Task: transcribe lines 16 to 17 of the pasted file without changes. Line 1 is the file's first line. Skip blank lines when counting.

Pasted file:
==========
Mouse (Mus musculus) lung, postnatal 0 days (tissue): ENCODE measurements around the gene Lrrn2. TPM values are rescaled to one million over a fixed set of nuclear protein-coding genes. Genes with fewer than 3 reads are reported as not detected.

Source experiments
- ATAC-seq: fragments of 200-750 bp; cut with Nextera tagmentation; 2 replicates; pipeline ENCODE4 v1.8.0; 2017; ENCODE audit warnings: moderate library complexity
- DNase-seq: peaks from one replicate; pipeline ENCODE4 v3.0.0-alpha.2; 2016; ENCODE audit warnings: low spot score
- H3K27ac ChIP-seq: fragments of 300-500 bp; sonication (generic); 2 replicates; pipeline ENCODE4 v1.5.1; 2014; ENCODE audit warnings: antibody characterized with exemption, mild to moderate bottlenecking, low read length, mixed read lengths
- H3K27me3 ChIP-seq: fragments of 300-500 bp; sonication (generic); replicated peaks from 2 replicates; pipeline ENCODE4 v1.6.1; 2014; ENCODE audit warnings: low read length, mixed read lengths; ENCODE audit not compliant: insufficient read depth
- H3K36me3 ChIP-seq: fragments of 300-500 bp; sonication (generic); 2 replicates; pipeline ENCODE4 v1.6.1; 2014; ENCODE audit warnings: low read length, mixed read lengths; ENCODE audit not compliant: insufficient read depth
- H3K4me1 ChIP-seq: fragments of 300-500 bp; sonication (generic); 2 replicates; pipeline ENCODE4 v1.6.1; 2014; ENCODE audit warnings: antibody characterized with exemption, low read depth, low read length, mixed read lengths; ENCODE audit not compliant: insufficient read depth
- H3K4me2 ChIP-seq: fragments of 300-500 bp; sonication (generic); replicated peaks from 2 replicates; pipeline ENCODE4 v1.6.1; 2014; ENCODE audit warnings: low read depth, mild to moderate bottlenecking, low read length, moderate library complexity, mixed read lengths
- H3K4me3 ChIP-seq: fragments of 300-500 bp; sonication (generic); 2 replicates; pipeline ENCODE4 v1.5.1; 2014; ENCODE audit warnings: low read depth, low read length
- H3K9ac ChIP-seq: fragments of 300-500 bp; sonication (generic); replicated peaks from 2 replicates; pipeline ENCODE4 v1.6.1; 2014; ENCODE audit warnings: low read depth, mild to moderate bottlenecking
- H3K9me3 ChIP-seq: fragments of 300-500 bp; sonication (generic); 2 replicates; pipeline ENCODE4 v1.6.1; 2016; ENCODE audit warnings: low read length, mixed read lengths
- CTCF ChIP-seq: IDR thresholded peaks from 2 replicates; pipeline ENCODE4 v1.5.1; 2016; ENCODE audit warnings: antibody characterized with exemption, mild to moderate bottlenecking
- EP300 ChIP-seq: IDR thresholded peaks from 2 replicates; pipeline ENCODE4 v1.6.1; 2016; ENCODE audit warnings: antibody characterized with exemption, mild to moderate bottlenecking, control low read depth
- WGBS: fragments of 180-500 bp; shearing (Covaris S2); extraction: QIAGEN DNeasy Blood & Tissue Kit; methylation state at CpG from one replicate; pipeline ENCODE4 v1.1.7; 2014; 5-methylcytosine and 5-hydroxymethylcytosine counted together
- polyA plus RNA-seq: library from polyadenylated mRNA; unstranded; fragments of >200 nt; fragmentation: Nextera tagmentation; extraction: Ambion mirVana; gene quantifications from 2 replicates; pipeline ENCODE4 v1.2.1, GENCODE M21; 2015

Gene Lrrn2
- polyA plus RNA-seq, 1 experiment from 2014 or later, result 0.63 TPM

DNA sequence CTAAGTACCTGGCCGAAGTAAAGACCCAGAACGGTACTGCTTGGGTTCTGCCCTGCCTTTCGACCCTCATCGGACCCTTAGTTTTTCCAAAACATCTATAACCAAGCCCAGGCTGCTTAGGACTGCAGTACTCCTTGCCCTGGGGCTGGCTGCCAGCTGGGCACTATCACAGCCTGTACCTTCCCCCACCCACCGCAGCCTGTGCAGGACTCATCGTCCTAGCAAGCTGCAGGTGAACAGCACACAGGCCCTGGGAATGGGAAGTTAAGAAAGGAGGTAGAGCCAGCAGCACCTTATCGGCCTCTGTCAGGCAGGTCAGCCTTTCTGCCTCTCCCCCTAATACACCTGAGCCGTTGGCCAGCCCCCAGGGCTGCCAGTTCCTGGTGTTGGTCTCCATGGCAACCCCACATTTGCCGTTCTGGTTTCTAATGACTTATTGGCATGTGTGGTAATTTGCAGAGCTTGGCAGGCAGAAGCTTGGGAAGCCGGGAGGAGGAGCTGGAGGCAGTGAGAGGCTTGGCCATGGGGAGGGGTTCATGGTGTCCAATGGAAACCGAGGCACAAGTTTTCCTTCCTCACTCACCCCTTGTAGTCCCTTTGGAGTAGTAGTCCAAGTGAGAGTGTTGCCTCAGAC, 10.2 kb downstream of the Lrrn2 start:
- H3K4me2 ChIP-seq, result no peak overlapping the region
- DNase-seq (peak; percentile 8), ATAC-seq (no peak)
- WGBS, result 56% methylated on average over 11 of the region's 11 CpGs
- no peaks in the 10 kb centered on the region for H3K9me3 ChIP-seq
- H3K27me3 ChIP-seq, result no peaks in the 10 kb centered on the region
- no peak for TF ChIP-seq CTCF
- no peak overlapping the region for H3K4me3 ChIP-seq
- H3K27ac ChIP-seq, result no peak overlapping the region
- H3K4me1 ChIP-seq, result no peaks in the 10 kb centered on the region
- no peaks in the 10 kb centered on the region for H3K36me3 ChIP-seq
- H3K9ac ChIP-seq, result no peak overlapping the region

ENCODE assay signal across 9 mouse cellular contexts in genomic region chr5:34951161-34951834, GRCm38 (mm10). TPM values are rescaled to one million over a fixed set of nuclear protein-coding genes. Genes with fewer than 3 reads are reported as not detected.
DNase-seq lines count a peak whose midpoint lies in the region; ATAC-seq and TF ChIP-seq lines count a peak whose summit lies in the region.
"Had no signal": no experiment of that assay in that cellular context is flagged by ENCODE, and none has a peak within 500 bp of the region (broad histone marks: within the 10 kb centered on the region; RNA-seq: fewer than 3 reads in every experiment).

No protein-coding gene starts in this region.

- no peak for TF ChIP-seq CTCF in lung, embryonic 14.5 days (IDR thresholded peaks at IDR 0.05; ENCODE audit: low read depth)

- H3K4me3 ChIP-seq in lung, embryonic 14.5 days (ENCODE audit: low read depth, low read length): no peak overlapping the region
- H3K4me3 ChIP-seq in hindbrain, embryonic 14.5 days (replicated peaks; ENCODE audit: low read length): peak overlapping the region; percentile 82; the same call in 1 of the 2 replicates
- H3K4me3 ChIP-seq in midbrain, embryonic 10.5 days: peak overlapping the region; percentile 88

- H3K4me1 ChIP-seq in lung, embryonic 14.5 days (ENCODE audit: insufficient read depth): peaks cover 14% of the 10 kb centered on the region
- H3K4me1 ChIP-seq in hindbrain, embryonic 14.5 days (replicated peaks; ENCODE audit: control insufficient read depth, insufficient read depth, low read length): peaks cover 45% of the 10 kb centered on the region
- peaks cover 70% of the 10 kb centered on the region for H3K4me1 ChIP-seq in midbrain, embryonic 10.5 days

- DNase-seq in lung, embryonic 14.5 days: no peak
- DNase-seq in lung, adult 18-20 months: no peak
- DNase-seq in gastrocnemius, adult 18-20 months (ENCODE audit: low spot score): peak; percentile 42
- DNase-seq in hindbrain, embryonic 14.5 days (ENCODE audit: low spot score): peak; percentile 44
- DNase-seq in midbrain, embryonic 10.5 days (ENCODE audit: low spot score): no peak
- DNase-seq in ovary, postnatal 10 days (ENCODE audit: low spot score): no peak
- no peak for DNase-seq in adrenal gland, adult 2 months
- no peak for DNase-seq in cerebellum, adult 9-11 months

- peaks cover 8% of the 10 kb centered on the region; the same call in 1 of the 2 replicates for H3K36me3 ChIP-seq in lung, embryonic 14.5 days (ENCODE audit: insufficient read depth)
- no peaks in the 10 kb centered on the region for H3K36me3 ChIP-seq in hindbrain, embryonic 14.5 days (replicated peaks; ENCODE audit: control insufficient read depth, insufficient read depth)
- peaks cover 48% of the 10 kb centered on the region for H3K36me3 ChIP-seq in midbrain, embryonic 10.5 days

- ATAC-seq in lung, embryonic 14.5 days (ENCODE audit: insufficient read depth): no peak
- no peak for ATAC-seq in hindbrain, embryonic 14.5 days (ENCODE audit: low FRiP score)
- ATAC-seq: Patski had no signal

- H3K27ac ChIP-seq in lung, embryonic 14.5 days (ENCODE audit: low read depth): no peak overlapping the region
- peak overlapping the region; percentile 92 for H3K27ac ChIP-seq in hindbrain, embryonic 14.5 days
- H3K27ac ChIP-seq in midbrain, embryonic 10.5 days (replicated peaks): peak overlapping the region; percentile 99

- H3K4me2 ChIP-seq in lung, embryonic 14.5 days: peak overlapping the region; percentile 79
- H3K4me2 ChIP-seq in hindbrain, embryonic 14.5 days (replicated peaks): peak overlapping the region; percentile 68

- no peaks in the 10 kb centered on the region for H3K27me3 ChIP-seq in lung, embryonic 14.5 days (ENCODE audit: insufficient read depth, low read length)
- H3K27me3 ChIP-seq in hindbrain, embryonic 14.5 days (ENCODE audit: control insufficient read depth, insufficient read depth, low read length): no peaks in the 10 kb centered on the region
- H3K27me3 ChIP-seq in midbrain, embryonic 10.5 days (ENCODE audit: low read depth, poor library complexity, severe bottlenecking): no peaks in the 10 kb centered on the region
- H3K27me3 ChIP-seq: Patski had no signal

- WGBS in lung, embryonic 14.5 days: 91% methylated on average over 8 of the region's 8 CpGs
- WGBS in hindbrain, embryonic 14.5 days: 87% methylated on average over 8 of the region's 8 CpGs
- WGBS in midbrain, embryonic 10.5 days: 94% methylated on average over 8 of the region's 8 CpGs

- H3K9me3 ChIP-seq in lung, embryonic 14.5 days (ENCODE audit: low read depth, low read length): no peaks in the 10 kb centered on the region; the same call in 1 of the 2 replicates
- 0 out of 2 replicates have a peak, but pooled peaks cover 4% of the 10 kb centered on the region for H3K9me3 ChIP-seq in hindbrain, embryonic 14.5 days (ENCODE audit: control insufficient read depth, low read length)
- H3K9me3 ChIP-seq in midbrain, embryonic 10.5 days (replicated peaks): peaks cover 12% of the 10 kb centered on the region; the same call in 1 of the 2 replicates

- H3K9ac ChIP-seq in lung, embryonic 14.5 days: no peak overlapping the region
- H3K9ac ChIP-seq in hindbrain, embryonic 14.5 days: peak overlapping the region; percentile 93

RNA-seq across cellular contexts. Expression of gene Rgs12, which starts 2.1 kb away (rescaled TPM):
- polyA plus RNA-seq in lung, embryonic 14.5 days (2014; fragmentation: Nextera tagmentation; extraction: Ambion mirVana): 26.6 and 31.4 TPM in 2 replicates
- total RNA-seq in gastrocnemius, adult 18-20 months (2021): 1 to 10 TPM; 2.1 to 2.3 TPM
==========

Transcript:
- polyA plus RNA-seq: library from polyadenylated mRNA; unstranded; fragments of >200 nt; fragmentation: Nextera tagmentation; extraction: Ambion mirVana; gene quantifications from 2 replicates; pipeline ENCODE4 v1.2.1, GENCODE M21; 2015

Gene Lrrn2